Gathering morel mushrooms in Montana: What you need to know

Posted at 9:27 AM, May 04, 2018
and last updated 2018-05-04 11:27:27-04

HELENA – With new burn areas across Montana, the U.S. Forest Service is anticipating a bumper crop of morel mushrooms.

Mushroom gatherers will need to get their Incidental Use Permit or Personal Use Charge Permit from the USFS.

The Incidental Use Permit is free and allows for the harvest of up to one gallon a day and a total five gallons per season.

The Personal Use Charge Permit allows for the harvest of up to 300 gallons for the season with a daily limit of five gallons.

The cost is $1 per gallon with a minimum purchase of 20 gallons.

There is no permit required for mushroom harvesters gathering small amounts, up to five gallons total per season.      

Morel mushrooms often fruit prolifically in the years immediately after an area has been burned by wildfire.

The northern region saw approximately 700,000 acres of burn in 2017 and the mushroom crop is likely to be excellent.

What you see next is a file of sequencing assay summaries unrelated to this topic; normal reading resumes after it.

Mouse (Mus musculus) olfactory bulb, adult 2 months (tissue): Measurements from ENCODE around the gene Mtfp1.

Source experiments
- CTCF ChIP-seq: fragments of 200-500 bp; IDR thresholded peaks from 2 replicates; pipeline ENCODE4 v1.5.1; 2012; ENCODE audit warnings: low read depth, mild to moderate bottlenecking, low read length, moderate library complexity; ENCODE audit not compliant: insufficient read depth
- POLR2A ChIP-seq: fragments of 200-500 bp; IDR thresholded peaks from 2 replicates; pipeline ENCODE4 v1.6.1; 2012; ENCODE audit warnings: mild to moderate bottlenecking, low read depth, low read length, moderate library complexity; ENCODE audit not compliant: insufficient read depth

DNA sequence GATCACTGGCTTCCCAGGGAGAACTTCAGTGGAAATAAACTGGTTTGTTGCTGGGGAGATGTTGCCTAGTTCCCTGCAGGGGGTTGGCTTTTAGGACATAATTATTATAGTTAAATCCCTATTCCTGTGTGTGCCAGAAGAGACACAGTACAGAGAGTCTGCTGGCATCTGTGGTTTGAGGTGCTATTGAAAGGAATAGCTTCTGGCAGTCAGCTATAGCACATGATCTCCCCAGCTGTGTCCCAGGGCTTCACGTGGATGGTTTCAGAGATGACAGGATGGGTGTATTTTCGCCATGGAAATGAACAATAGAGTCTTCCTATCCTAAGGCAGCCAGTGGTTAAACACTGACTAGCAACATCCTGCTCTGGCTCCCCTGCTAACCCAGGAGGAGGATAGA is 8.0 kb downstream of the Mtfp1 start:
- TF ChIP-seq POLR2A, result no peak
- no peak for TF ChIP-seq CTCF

Several thousand people are expected to come to harvest morels, including both commercial and personal-use mushroom pickers.

Mushrooms are considered a "forest product" and various levels of permits, both free and for sale, may be required to collect them.

The USFS is also asking people to take extra care while in these burned out areas.

Kathy Bushnell of the Helena-Lewis & Clark National Forest says that the dead or damaged trees can pose a significant threat and are much more likely to fall.

“Definitely be aware of your surroundings and what the area is like (with) standing dead trees. Also, pick the day you go out,” said Bushnell. “If it’s really windy we would encourage people to find a different day to go out.”

People are encouraged to get a guidebook to ensure that the mushrooms they’re harvesting are edible.

The Bitterroot National Forest advises that forest users should use caution when crossing creeks and streams and be aware that the crossings may become impassable due to high water from snowmelt or flood events. Also, use caution while driving on USFS roads. 

Melting snow can also create soft roadbeds which when driven on can cause severe damage to forest roads.  Please avoid creating ruts and driving on soft roadbeds until they have had time to drain and harden.

Click here for more information about the 2018 Morel Mushroom Harvest.